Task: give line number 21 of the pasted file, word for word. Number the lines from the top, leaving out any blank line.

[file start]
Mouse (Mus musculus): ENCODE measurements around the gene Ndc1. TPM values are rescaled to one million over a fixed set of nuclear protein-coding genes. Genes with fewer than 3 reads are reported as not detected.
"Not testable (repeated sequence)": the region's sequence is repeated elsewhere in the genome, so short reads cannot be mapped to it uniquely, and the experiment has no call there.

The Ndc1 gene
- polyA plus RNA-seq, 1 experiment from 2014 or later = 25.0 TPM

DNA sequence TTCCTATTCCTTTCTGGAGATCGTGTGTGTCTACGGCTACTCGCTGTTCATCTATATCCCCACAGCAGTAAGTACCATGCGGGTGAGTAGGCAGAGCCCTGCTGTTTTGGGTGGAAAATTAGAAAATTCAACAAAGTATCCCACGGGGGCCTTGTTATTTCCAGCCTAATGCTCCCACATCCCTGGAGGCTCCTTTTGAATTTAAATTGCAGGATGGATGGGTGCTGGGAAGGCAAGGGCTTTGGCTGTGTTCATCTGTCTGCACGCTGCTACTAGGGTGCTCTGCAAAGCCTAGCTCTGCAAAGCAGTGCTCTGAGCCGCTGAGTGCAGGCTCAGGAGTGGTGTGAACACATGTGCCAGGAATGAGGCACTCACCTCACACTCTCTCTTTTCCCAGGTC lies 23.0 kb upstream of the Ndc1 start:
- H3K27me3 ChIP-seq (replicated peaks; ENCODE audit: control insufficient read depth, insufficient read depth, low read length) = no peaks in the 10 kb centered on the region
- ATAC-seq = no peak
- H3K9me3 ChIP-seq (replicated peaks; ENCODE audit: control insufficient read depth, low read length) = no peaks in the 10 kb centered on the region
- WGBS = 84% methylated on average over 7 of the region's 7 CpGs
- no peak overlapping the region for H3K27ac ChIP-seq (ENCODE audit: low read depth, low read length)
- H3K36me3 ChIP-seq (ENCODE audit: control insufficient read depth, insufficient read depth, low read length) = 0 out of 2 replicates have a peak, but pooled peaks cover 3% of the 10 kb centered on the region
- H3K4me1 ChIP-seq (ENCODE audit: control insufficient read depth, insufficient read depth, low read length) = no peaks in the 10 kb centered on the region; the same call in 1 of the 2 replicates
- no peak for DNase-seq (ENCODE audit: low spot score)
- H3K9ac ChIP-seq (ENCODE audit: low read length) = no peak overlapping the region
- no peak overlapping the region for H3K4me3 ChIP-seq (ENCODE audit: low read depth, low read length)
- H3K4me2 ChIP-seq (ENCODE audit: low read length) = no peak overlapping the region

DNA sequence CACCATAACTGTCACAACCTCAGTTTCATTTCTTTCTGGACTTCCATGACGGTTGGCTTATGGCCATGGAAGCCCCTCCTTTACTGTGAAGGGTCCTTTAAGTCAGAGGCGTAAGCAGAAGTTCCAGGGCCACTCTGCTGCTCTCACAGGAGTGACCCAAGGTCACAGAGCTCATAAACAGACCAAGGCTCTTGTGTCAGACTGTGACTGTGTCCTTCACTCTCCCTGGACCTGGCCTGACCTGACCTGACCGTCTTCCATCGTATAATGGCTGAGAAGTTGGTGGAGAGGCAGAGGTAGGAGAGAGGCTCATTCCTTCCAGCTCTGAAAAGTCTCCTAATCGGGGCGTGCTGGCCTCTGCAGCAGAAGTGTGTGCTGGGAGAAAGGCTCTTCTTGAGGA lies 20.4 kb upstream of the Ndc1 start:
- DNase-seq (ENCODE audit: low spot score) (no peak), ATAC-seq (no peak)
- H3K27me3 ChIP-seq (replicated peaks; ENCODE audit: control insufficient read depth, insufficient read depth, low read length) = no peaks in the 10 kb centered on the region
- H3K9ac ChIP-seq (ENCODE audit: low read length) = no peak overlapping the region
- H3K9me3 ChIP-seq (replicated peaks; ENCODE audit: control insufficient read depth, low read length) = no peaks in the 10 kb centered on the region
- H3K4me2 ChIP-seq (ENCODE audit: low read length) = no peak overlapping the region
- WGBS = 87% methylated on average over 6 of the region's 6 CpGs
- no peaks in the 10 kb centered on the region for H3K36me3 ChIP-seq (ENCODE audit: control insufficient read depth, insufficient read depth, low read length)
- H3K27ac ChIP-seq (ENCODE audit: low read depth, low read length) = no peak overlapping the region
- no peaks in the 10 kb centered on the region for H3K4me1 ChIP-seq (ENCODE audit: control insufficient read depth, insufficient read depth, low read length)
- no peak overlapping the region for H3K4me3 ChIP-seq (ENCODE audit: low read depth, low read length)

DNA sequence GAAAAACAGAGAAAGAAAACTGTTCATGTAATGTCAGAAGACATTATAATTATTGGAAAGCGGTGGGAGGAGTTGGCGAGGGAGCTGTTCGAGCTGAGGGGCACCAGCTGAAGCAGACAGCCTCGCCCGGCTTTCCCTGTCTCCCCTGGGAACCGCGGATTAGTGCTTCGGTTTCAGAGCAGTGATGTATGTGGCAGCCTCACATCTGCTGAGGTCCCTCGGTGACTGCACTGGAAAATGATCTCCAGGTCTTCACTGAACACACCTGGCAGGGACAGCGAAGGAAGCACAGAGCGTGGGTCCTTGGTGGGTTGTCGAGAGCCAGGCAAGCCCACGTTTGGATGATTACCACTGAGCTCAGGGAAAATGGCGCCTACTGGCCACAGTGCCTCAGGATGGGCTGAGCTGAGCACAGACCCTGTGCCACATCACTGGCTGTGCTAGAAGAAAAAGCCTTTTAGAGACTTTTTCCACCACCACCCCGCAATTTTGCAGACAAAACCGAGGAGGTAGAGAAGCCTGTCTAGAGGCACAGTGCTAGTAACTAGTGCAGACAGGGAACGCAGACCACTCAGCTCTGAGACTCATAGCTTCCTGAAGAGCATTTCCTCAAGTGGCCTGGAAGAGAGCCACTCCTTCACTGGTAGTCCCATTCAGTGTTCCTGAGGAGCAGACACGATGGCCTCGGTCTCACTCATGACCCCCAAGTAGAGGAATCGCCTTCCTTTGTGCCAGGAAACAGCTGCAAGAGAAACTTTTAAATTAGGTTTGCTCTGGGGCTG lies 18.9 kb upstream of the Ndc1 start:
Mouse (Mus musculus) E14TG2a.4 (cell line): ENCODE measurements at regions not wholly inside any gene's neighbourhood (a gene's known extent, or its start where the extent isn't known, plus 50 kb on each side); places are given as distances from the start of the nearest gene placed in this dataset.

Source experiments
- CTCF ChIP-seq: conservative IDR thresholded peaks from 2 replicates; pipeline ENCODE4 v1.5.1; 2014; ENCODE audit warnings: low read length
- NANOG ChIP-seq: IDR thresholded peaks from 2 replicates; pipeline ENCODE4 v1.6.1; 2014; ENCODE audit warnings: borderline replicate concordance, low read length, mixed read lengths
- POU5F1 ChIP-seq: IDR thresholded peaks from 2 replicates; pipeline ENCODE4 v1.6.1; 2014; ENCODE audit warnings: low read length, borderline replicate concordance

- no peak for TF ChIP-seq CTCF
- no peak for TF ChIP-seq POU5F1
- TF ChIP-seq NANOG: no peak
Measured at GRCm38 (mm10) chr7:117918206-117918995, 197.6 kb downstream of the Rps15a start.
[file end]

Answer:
- H3K9me3 ChIP-seq (replicated peaks; ENCODE audit: control insufficient read depth, low read length) = no peaks in the 10 kb centered on the region